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Old 07-30-2008, 06:05 PM
 
Location: Richmond, VA
2,306 posts, read 1,344,982 times
Reputation: 949

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As many of you know, I am very interested in Real Estate and have been talking for some time about getting my license. Well, now that we are settled into our home and I am beginning to meet people, I have decided to meet with an agency.
I am meeting with Weichert on Monday. What questions should I ask? After speaking to them, I may speak with Long and Foster as well. They seem to be the bigger agencies here in my area. (ReMax is here but I believe you have to be an experienced agent to work for them)
Thanks for any advice.
Oh, and did any of you get your license through on-line courses?
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Old 07-30-2008, 07:08 PM
 
Location: Columbia, SC
9,044 posts, read 17,979,943 times
Reputation: 6642
Quote:
Originally Posted by twinmma View Post
As many of you know, I am very interested in Real Estate and have been talking for some time about getting my license. Well, now that we are settled into our home and I am beginning to meet people, I have decided to meet with an agency.
I am meeting with Weichert on Monday. What questions should I ask? After speaking to them, I may speak with Long and Foster as well. They seem to be the bigger agencies here in my area. (ReMax is here but I believe you have to be an experienced agent to work for them)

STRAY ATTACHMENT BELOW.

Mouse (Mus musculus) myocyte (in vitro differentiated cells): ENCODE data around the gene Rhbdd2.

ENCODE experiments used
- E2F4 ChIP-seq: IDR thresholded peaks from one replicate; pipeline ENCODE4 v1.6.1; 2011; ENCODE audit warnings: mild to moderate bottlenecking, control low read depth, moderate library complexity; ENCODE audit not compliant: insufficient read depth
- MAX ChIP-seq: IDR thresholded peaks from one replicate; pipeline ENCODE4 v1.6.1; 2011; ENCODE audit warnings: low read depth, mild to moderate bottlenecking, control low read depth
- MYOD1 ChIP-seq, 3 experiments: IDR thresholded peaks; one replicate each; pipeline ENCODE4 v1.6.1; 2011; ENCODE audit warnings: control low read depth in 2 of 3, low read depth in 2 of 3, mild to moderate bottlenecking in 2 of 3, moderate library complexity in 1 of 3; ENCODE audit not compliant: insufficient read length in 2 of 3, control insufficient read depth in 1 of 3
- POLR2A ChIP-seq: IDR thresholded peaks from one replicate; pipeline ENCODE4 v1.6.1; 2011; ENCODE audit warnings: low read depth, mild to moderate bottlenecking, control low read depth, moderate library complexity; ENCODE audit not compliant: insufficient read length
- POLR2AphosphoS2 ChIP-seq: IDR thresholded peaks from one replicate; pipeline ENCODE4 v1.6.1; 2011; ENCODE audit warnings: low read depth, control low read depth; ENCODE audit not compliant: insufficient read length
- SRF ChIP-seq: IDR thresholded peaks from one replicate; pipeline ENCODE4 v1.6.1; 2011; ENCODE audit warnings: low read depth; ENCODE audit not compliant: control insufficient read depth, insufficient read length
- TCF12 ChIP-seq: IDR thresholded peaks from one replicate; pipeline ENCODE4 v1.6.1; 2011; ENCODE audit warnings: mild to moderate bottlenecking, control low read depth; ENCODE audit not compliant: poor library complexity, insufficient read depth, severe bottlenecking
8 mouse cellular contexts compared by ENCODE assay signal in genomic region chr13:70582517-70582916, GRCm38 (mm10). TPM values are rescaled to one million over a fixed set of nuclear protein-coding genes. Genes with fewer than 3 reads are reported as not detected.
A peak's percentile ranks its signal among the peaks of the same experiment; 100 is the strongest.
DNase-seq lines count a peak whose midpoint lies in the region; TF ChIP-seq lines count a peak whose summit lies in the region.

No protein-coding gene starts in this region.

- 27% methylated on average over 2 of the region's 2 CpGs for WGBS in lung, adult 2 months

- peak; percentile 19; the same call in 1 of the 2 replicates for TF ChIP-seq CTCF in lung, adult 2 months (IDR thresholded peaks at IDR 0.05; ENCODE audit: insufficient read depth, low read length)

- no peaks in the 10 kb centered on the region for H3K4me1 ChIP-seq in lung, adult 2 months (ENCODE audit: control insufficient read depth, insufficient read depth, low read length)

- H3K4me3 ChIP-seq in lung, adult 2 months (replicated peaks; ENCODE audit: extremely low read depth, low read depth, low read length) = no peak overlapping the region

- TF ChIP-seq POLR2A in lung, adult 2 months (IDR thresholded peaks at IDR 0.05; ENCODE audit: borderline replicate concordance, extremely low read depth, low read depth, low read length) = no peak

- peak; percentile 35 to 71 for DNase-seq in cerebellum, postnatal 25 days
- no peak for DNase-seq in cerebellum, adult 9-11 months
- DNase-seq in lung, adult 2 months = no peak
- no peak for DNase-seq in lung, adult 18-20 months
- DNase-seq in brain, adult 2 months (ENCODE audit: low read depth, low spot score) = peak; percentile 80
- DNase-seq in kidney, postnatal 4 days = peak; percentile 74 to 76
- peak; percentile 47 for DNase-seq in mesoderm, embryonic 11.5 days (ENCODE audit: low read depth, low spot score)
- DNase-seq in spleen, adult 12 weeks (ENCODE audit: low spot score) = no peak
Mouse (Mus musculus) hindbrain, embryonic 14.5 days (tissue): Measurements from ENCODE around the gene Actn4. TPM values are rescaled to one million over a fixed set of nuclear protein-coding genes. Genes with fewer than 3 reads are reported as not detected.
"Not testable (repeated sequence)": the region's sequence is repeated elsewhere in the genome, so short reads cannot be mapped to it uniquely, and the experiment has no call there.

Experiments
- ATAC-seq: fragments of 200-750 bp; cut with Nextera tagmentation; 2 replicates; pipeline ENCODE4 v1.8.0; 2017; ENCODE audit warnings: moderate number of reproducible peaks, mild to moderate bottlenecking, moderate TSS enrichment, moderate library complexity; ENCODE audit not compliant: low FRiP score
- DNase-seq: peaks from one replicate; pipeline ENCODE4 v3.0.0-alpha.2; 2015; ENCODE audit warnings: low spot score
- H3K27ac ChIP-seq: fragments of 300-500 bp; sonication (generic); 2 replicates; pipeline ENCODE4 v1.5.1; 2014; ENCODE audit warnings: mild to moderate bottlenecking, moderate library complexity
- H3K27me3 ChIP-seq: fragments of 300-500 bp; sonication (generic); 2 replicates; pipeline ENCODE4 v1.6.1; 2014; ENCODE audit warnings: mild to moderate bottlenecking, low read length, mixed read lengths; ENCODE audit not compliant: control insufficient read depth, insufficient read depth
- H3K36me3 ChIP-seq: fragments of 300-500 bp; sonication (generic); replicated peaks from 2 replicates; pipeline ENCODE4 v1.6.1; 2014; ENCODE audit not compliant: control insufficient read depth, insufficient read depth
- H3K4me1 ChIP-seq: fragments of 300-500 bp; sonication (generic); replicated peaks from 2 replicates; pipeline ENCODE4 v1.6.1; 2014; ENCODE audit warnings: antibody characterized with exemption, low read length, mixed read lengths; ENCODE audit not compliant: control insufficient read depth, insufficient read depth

Thanks for any advice.
Oh, and did any of you get your license through on-line courses?
What do you have to offer me?
How will you help me become successful?
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Old 07-30-2008, 08:03 PM
 
Location: DFW - Coppell / Las Colinas
31,643 posts, read 36,305,437 times
Reputation: 37942
Training & Education are the 2 most important items for an agent. Find out what they offer.

From TX & what I know Weichert and L & F both have great reputations. I am with an independent like L & F and would lean that direction from what I've heard of them. They are both big in the Relocation business and hopefully after a couple of years experience they will send you some of that business.
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Old 07-30-2008, 08:58 PM
 
Location: Salem, OR
13,952 posts, read 32,687,652 times
Reputation: 12639
Training and education. That's it. Not that splits and such don't matter, but if you aren't trained well you won't last long in this business so the rest doesn't matter. Go for the company that has the best training/mentor/education. You want to be good.
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Old 07-30-2008, 11:33 PM
 
Location: Barrington
45,391 posts, read 33,726,277 times
Reputation: 15100
A Realtor is an independent contractor. The Broker works for you. They provide training/education and support in exchange for a percentage of your earnings.
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Old 07-31-2008, 08:00 AM
 
5,378 posts, read 8,327,398 times
Reputation: 3580
I tend to think you're putting the cart before the horse.

Get licensed first - then go talk to brokers.
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Old 07-31-2008, 09:56 AM
 
Location: Albany, OR
540 posts, read 1,933,357 times
Reputation: 358
I think middle-aged Mom hit the target for me.